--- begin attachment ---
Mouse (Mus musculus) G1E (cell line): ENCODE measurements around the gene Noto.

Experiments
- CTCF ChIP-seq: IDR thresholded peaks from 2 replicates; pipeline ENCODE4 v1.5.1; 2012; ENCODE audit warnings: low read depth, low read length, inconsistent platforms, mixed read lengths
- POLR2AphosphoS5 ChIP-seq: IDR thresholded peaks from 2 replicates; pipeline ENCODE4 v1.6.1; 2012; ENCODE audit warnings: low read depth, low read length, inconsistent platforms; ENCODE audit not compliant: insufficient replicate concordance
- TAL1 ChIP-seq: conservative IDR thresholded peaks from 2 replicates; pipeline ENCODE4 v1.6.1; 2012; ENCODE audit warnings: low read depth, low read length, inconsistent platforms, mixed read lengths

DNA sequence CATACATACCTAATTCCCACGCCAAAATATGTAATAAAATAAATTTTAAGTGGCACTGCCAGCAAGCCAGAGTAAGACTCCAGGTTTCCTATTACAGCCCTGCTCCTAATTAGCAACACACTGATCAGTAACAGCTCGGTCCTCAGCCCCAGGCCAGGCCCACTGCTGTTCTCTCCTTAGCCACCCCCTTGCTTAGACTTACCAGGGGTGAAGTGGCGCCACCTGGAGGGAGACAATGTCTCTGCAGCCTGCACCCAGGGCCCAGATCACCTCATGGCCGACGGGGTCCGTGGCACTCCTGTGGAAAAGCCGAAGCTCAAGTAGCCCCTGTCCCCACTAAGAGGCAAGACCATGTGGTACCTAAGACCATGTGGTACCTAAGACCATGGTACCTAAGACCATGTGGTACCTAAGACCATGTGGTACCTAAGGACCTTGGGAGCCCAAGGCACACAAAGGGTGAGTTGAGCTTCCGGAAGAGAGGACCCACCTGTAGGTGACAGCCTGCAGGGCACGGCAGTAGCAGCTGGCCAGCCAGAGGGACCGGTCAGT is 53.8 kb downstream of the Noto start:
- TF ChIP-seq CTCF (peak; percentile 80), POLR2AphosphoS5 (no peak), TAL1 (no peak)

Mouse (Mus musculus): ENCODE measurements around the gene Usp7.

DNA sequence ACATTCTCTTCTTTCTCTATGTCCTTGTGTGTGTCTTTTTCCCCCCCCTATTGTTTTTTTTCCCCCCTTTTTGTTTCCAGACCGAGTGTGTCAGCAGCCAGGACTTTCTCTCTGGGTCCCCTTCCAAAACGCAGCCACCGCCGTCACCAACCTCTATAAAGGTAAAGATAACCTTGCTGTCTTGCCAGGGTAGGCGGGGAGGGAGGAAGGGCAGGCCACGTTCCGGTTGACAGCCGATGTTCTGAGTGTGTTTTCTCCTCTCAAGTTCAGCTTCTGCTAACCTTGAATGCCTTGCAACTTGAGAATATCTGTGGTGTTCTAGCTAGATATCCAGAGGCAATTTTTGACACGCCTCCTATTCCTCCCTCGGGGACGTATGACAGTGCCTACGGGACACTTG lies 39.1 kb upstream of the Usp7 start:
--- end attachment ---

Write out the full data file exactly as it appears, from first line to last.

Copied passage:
Mouse (Mus musculus) G1E (cell line): ENCODE measurements around the gene Noto.

Experiments
- CTCF ChIP-seq: IDR thresholded peaks from 2 replicates; pipeline ENCODE4 v1.5.1; 2012; ENCODE audit warnings: low read depth, low read length, inconsistent platforms, mixed read lengths
- POLR2AphosphoS5 ChIP-seq: IDR thresholded peaks from 2 replicates; pipeline ENCODE4 v1.6.1; 2012; ENCODE audit warnings: low read depth, low read length, inconsistent platforms; ENCODE audit not compliant: insufficient replicate concordance
- TAL1 ChIP-seq: conservative IDR thresholded peaks from 2 replicates; pipeline ENCODE4 v1.6.1; 2012; ENCODE audit warnings: low read depth, low read length, inconsistent platforms, mixed read lengths

DNA sequence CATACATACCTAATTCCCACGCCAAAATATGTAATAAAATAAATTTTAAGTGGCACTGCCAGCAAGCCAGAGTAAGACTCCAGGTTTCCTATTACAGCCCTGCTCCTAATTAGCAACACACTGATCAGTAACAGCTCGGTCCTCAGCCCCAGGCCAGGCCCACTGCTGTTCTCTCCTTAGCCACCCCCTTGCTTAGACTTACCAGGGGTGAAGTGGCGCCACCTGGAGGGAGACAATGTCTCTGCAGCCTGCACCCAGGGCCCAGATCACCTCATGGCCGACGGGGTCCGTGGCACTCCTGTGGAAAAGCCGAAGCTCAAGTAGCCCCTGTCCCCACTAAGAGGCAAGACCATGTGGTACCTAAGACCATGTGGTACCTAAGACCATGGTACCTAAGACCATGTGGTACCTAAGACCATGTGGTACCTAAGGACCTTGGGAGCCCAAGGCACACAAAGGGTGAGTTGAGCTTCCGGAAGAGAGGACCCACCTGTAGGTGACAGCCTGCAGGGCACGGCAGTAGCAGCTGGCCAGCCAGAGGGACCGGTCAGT is 53.8 kb downstream of the Noto start:
- TF ChIP-seq CTCF (peak; percentile 80), POLR2AphosphoS5 (no peak), TAL1 (no peak)

Mouse (Mus musculus): ENCODE measurements around the gene Usp7.

DNA sequence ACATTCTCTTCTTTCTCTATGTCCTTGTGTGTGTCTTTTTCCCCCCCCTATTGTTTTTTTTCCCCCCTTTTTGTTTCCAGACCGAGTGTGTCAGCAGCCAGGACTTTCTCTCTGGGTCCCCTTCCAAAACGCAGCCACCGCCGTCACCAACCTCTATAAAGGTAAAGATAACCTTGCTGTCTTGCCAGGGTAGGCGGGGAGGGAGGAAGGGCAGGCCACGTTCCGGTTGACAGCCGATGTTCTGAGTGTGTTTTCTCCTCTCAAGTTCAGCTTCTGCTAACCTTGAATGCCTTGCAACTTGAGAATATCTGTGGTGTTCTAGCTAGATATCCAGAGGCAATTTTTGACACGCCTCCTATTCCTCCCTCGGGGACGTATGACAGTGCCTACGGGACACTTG lies 39.1 kb upstream of the Usp7 start: